Avoiding mold on food

A plate with molding food like apples, prunes and tomato.

Mold is nature’s way of recycling. It breaks plant matter down into nutrients for other plants to use. With a few natural tricks, you can stop mold from appearing and avoid contaminating your food for a bit longer!

Avoiding mold, key facts

Most effective ways of avoiding mold:

  • buy local
  • clean kitchen
  • eat seasonal
  • store well
  • make preserves

Read the other parts in this short series:

Buying local, the ultimate mold killer

Unexpected, no? Why would buying local food make mold go away?

As fresh as can be

Harvested in the morning, cooked in the evening! This is the ultimate way to prevent mold in the first place. Indeed, keeping the fruit or vegetable on the mother plant will protect the food from mold.

  • Fruit remains high up in the tree or bush, with a lot of air circulation. The air is cooler and dryer around the fruit.
  • Harvested fruit is often set to rest in crates, baskets, or on the ground where it contracts mold early on.
  • By harvesting at the last possible moment, mold can’t even begin to form!

While still on the tree, the plant’s immune system still fights mold off. This protection ceases for most fruits and vegetables as soon as it’s picked.

Short distance

Less distance makes for less wounding. Fruits and vegetables aren’t shuffled around as much.

They aren’t jarred around in pallets as far, nor are they subject to vibrations over long hauls.

Also, eating local reduces the number of molds a fruit is exposed to. A fruit is usually better able to fight off local mold species than it is for foreign molds.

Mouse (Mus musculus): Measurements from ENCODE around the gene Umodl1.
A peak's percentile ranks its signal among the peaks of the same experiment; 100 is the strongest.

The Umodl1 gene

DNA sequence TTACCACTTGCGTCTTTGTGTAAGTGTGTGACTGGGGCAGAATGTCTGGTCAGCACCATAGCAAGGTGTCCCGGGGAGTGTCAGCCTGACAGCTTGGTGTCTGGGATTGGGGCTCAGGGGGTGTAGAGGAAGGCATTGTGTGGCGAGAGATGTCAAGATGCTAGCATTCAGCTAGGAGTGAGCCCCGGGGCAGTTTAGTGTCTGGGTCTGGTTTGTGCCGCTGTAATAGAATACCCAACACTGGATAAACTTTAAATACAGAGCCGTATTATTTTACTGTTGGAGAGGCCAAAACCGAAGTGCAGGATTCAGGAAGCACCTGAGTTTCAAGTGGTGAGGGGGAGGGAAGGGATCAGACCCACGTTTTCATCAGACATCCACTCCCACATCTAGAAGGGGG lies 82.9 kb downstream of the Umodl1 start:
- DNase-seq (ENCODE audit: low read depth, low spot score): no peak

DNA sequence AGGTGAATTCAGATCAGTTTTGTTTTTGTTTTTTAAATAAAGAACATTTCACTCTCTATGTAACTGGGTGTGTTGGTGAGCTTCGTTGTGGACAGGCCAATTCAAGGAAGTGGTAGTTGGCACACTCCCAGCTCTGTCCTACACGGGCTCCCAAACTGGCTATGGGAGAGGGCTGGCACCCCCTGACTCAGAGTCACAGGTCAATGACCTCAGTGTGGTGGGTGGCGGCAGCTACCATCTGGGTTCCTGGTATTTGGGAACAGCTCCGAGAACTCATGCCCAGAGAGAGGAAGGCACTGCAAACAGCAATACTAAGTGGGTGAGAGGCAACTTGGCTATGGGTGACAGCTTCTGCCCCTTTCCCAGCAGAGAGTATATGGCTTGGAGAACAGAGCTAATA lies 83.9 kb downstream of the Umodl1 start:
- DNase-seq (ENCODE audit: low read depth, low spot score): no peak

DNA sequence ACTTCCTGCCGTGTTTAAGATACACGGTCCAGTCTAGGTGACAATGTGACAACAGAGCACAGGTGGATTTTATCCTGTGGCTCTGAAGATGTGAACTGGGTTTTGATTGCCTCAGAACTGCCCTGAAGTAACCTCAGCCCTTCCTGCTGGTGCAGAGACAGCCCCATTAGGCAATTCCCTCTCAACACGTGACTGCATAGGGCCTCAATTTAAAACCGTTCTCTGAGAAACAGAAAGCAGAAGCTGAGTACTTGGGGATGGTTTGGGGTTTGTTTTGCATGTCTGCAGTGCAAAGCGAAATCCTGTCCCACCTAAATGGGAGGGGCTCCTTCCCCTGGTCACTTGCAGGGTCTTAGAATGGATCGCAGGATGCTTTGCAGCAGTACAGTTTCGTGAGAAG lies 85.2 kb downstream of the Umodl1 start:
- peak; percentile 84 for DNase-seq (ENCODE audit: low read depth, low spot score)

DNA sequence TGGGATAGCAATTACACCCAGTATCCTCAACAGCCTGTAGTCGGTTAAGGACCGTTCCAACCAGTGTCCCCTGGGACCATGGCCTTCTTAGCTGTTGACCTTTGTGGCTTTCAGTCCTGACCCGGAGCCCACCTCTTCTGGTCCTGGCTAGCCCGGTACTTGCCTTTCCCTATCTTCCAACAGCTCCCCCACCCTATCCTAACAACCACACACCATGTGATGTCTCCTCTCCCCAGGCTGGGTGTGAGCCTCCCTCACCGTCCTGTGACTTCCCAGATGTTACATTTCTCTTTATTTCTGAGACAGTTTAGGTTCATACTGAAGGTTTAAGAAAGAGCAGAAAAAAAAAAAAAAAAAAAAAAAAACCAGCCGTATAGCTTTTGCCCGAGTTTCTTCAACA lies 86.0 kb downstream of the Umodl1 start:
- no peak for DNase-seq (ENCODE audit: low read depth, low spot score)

Community culling

A tight-knit community can work towards raising standards in a soft, inspiring way.

Producers, middlemen and end consumers are all in direct contact one with another, but not only from a “business” point of view. Indeed, meeting on the marketplace, the post office, the barber shop, and celebrating religious events together put a face on that tomato you’re slicing up for lunch.

Instead of selling second rate fruits that are already starting to mold, the incentive is to only provide healthy, fresh items.

Moldy food items that would otherwise be wasted can be used for other purposes. Throw them in the compost to nourish next year’s harvest!

Shop more often for smaller quantities

Try to break the “supermarket once a week” habit.

Find a small grocery shop nearby or that’s an easy stop on the way to work and back.

  • Purchasing a few fruits and vegetables for the next couple of days will become a pleasure.
  • The relationship you’ll create with the owner and staff will guarantee you get the best produce ever!
  • You can also add in a visit to the local farmer’s market.

Clean pantry, kitchen and cutlery

Keep the refrigerator clean

Molds are not limited to growing in warmer temperatures, although they do prefer it. As you might have already seen, even food like jam, cheese and cream in the refrigerator can turn moldy. To control mold growth, it is recommended to clean your refrigerator quarterly.

How to clean the refrigerator

  • Dissolve one tablespoon of baking soda in a quart (one liter) of water.
  • Using a clean sponge or hand towel, wipe the inner surface clean. Don’t use the scratchy part! If you scrape marks into the lining, this will be a haven for molds to take refuge in.
  • When there is mold on rubber casings, scrub it off with three teaspoons of bleach in a quart (liter) of water.
  • Rinse with clear water and make sure to dry with another fresh, clean hand towel or dishcloth before turning it on again.
  • Cleaning supplies (sponge, dishcloth, washcloth) should be kept clean after every use.